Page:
Dr. Henry Yu’s interest in trans-Pacific migration began at the ripe age of three, when he accompanied his grandfather to visit “uncles” in Chinatown.
“I remember once visiting an uncle,” said Yu. “I don’t think he was actually related to me — all people of that generation were uncles.”
Yu, the manager of St. John’s College and an associate professor of history who focuses on Asian-Canadian studies and Asian migration at UBC, recalled being struck by the cockroach-infested conditions in which his grandfather’s peers — known as “oldtimers” — lived. His respect for them grew once he realized who they were.
“Chinatown in the 70’s was the last remnants of that world of male labourers who had helped build the railroad, early industries, agriculture, logging — who worked alongside Indigenous people hidden from the history that I learned in high school.”
As a descendent of migrants from Zhongshan county in southern China, Yu became personally invested in uncovering the stories of the forgotten oldtimers who played a significant role in shaping not only his personal history, but also British Columbia’s. Now, as debates surrounding the future of Chinatown intensify in Vancouver, Yu has taken an activist approach towards maintaining the history and culture of the area.
Yu previously served as the project lead of “Chinese-Canadian Histories: Uncommon Histories from a Common Past” — a $1.17 million project funded by the federal government to shed light on the overlooked histories of Chinese immigrants. Notably, Yu recalled students pioneered innovative creations, such as photo albums and digital resources for teachers to use to teach students about the historical suffering of Chinese immigrants from discriminatory legislation such as the head tax. This law made it challenging for oldtimers to bring their families to Canada.
“We did a lot of things in a mobile kiosk that went around Vancouver Public Library, Ottawa Public Library and all around the country,” said Yu.
However, he said that the short deadline imposed by the federal government hindered the maximization of the project’s potential, and he felt that their activism wasn’t fully heard.
“I think what left a sour taste in my mouth was that we had to do it in such a short time for no reason,” said Yu of the project. “That was a requirement imposed upon us by people who really weren’t consulting and listening to what we were saying.”
Besides conducting his own research and teaching at UBC, Yu also serves as the current director of the Initiative for Student Teaching and Research in Chinese Canadian Studies (INSTRCC) at UBC. For him, the most rewarding aspect of INSTRCC is the student and community engagement that other disciplines may lack.
“I’ve taken a lot of courses in my life where you study for the exam the night before and you regurgitate or vomit it [back] on the exam,” said Yu. “That is the worst scenario in knowledge-making and knowledge-learning — [it’s] learning that does nothing.
“I’d much rather students tell me something I don’t know. Show me something that is relevant to them that they’re passionate about and that really moves them.”
To encourage student participation, Yu has taken students abroad on six-week summer courses focused on food as a reflection of cultural change, starting with a course titled “Eating Our Way from Vancouver to LA” in 2005 and expanding to “Eating Our Way Across Southeast Asia” two years later.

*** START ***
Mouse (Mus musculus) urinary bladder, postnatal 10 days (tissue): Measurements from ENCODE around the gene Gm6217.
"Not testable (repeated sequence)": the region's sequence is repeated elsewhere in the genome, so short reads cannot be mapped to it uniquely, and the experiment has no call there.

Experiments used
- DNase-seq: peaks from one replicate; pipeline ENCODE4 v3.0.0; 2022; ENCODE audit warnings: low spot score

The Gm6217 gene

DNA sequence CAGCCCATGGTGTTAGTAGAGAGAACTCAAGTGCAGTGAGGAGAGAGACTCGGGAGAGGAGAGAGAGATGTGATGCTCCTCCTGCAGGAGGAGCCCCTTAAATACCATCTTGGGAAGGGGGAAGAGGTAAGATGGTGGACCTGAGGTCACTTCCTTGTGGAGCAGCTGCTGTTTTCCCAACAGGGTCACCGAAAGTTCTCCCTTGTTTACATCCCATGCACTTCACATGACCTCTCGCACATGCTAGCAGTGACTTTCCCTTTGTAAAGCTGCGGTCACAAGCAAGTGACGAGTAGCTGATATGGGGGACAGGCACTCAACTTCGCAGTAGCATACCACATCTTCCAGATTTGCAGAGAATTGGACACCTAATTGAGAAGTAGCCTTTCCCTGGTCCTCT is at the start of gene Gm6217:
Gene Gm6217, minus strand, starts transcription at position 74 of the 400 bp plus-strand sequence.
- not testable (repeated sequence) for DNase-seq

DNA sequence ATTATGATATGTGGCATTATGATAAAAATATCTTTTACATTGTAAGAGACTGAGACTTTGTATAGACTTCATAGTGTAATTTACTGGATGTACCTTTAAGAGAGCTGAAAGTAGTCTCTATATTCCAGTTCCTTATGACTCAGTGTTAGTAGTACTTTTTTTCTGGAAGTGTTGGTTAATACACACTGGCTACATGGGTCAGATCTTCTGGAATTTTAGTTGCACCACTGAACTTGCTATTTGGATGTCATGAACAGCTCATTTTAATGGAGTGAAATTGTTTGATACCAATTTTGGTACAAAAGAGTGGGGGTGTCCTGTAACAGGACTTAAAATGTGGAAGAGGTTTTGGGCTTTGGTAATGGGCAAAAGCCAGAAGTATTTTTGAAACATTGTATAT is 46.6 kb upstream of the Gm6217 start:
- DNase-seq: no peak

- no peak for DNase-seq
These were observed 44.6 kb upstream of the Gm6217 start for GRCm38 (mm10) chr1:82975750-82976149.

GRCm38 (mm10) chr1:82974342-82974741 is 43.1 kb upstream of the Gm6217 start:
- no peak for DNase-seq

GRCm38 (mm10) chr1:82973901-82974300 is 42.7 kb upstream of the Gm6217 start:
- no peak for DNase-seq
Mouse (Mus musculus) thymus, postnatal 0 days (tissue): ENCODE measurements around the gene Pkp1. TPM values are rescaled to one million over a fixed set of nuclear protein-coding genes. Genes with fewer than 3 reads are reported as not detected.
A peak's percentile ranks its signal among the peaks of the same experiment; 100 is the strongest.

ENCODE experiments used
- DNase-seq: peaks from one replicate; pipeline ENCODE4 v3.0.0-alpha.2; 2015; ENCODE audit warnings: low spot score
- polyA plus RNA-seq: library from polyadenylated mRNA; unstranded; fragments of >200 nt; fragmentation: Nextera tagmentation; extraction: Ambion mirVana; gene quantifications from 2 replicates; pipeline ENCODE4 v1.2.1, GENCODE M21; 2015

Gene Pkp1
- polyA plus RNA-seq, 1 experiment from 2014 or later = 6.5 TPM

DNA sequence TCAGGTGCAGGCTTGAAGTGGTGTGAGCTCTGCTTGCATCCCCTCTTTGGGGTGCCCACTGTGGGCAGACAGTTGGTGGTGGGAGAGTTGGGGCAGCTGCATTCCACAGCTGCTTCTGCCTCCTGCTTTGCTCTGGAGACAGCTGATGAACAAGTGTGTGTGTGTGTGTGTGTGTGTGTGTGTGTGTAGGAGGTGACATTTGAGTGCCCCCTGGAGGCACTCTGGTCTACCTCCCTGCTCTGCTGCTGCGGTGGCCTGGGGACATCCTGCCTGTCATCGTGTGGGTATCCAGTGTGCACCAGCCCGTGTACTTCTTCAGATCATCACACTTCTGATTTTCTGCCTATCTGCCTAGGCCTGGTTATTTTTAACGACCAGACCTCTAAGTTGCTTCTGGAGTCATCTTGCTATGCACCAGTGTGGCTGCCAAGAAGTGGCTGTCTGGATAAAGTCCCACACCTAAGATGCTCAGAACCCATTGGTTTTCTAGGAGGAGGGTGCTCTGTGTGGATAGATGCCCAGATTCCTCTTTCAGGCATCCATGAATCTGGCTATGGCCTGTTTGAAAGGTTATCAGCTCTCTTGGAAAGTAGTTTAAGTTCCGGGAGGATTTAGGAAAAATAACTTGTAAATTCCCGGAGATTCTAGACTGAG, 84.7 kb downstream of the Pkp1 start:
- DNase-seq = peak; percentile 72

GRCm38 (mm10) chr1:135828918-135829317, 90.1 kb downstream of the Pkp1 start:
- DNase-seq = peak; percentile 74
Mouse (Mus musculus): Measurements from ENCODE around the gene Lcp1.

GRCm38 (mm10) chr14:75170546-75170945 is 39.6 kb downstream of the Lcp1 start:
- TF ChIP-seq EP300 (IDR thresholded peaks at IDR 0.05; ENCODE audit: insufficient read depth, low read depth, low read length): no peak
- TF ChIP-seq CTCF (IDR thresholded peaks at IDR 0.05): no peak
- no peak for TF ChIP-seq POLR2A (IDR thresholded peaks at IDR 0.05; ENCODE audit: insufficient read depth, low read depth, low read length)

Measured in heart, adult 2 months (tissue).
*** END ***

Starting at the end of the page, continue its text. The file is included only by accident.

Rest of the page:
His next destination is southern China in the summer of 2018 to provide an opportunity for students to learn how people in those rural villages live and how food and medicine are not separate categories. Yu hopes that his students, who have typically grown up in Vancouver, will learn from the villagers’ philosophy of food and share it with others by interning at community gardens upon their return.
While he sees promise in his students, Yu noted that confronting Canada’s discriminatory history is a huge task — not only in academia but in policy as well. Despite advancements made in the field of migration studies and reconciliation efforts for Vancouver’s history of discrimination, Yu expressed his doubt about the notion that white supremacy is a thing of the past in Canada.
“White supremacy lives on as long as we don’t acknowledge that and do something about it,” said Yu. “We’ve gotten around to acknowledging it [but] we haven’t gotten around to doing enough about it.”
Yu has been actively involved in public debate on issues of immigration and racism in Canada since he responded to the controversial Maclean’s article “Too Asian?” — now-titled “The enrollment controversy” — which questioned how the demographic makeup of Canadian universities with a large Asian population has an impact on campus life.
“[The article didn't say] ‘white Canadian,’” said Yu. “But every time that article asked who was ‘too Asian’ and who was reacting to that, why was it that every use of ‘Canadian’ was a white Canadian?”
More recently, Yu contributed his two cents to the public controversy over the 105 Keefer project, which would see luxury condominiums built on one of Chinatown’s historic sites. The proposal has drawn considerable criticism for possibly masking gentrification of the area as “revitalization.” Instead, Yu proposed that the land be used to honour Chinatown’s residents and legacy in Canada.
For Yu, learning and acknowledging untold histories is essential to fighting racism and discrimination in British Columbia.
“In another way, racism and discrimination is not just about taking something away — it’s also the taking away of opportunity,” said Yu.
“How do you reconcile with that which was lost, including things that never were?”